And there is this one from the Book of Numbers. It’s about Moses and his people out in the wilderness, and about snakes going around biting people everywhere. In order to heal them, save them, Moses puts up the bronze image of such a snake, on a stick, above the people. If people are bitten by a snake, they can then take a small look at this bronze serpent, and they survive.

Yes, it doesn’t make any sense whatsoever. Until. Until, we examine vaccines. And inoculations.

As we are all aware these days, vaccines enable our bodies to resist disease by introducing a very small dose of the disease into our body and thus teaching our body to resist it. Maybe like gazing upon a small image of a snake and thus becoming immune to its bite?

With vaccines, when one part of the body learns to resist the disease, the entire body can learn to resist the disease. And then the people around us don’t get the disease either! Communities are bodies, too! Communities become resistant, when enough of us are vaccinated!

It’s beautiful science, and the same is true for the spiritual life. Here is what I mean.

We are meant to practice the encountering of spiritual disease, too, especially when we take on spiritual disciplines and retreats. We are supposed to face the spiritual diseases in our own lives, too, not avoid them. I mean things like greed, envy, hate, bitterness, apathy. Evil. These diseases live inside each of us, even to the smallest degree. The way to defeat them is to learn to acknowledge them, even the slightest touch of them, before they grow into more deadly diseases. Our admission and confession is what can inoculate us from their larger expressions!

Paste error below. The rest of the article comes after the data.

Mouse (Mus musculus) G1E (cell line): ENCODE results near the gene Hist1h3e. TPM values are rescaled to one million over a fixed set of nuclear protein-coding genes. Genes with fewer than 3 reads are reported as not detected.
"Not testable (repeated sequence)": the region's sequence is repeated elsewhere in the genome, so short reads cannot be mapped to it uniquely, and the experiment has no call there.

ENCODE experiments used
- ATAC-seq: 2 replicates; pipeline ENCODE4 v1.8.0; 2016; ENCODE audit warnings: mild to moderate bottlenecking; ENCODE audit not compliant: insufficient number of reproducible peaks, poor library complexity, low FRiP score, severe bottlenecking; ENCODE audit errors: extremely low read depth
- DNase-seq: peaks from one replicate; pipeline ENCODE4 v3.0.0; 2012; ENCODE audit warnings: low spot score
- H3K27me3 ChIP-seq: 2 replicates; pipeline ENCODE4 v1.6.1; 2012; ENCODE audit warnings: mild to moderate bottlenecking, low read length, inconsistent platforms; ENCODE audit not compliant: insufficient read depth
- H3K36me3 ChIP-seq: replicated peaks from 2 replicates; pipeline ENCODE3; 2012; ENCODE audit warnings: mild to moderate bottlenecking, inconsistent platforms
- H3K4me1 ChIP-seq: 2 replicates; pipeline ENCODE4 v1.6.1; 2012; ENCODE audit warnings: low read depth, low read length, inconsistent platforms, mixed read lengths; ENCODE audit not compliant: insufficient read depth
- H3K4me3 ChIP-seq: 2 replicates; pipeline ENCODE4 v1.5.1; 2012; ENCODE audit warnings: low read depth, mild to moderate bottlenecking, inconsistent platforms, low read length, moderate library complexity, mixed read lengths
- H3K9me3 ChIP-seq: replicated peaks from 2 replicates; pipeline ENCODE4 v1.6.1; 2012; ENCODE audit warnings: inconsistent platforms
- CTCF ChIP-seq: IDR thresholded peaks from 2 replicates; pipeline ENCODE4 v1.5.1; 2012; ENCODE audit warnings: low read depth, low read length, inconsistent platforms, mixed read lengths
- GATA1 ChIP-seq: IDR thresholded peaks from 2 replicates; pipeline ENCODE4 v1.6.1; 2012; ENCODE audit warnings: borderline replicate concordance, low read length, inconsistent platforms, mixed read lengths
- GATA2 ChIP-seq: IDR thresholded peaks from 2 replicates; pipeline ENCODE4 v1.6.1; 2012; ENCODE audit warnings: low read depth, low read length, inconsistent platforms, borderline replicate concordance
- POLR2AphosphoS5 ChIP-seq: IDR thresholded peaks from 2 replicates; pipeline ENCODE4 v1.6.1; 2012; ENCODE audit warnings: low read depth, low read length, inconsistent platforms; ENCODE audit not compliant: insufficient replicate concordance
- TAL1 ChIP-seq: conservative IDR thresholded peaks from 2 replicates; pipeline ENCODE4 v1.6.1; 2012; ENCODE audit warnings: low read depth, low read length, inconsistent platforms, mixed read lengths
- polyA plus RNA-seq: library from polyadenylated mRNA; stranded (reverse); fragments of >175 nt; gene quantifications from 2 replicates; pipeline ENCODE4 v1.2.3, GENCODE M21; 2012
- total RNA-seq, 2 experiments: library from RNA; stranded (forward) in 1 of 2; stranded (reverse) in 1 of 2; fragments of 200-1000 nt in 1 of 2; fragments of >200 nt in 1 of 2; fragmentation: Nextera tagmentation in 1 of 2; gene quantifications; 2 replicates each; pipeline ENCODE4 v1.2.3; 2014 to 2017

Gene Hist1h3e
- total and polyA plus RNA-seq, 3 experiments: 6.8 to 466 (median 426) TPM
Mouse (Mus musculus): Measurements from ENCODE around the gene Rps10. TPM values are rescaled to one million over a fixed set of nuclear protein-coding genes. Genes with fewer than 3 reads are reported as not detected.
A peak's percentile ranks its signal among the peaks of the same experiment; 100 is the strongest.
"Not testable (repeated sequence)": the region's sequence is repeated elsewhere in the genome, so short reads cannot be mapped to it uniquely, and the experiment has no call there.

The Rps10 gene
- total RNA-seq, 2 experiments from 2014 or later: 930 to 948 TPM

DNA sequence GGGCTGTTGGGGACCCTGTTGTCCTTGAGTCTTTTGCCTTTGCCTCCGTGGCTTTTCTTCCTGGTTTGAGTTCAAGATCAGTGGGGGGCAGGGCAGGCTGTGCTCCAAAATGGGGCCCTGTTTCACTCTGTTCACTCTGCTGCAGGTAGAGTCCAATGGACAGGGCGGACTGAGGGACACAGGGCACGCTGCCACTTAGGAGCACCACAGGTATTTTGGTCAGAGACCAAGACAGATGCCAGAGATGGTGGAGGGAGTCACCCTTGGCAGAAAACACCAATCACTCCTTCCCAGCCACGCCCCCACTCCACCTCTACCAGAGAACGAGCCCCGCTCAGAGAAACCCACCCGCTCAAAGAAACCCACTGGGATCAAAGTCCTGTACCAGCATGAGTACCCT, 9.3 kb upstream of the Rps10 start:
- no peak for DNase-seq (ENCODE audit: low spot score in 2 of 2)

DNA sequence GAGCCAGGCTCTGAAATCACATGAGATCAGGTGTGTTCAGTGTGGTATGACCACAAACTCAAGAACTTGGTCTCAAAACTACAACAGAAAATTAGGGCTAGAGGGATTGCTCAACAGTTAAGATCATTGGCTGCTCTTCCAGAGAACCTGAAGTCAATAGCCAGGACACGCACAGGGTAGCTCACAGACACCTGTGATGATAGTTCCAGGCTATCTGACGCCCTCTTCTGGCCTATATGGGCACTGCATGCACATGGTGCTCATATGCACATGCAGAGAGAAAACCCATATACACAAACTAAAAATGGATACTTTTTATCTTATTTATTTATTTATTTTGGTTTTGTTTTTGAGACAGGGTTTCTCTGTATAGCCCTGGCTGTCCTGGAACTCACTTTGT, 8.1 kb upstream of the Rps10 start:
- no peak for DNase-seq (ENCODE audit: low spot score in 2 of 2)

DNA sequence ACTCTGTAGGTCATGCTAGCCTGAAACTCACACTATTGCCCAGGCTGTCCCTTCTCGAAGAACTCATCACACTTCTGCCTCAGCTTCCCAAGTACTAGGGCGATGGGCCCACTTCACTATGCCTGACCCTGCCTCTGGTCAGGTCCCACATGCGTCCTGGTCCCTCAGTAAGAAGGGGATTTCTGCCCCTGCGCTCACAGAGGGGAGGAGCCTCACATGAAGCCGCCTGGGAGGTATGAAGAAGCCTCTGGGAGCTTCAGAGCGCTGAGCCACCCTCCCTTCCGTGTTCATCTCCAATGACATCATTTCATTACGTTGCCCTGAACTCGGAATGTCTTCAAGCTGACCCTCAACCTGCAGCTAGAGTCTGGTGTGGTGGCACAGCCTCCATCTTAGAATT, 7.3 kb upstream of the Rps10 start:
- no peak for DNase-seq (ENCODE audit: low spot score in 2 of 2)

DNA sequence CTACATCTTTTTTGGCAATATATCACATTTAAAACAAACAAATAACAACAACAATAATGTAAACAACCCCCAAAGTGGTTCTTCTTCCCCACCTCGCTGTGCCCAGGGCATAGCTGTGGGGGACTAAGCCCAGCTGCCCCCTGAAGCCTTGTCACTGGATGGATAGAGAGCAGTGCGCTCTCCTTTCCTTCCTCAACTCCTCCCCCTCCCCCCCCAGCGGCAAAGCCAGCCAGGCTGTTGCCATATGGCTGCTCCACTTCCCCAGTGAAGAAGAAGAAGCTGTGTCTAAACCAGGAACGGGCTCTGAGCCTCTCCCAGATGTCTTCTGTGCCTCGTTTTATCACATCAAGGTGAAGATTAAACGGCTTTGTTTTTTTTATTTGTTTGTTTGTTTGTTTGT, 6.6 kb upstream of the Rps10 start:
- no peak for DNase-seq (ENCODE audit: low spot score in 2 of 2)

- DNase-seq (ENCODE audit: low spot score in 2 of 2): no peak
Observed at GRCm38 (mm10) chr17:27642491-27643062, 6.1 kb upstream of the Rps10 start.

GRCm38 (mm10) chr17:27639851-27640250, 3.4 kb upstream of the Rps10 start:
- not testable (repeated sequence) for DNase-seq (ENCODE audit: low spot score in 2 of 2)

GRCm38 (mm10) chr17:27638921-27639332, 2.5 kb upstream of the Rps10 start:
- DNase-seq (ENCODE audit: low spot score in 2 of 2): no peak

That’s what the purpose of a spiritual retreat is. Maybe that practice has been something going on in us this past year, in a kind of forced retreat. I hope we have been courageous enough to face the small doses of disease that came our way, before they grew into large calamities!

Jesus knew that the way of love would be to face such pains and diseases, and to bear such pains, for the whole world. He knew that his journey would mean his being lifted up – high on the cross, high on the tree like those Mosaic snakes!  He said, “Just as Moses lifted up the snake in the wilderness, so must the Son of Man be lifted up.”

But this image, of Jesus, is not magic. Jesus loves us enough take on our illnesses and sins, to bear the maladies of spiritual pain, and physical pain, with us.

We all have probably heard the famous bible verse, John 3:16, “For God so loved the world that he gave his only son, so that everyone who believes in him may not perish but may have eternal life.” (After all, the verse is painted on barn doors all over the Georgia countryside!)

But sometimes we skim over the next verse, John 3:17, which I think is equally as important: “For God did not send the son into the world to condemn the world, but in order that the world might be saved through him.” That is one of the most important verses in our lesson today.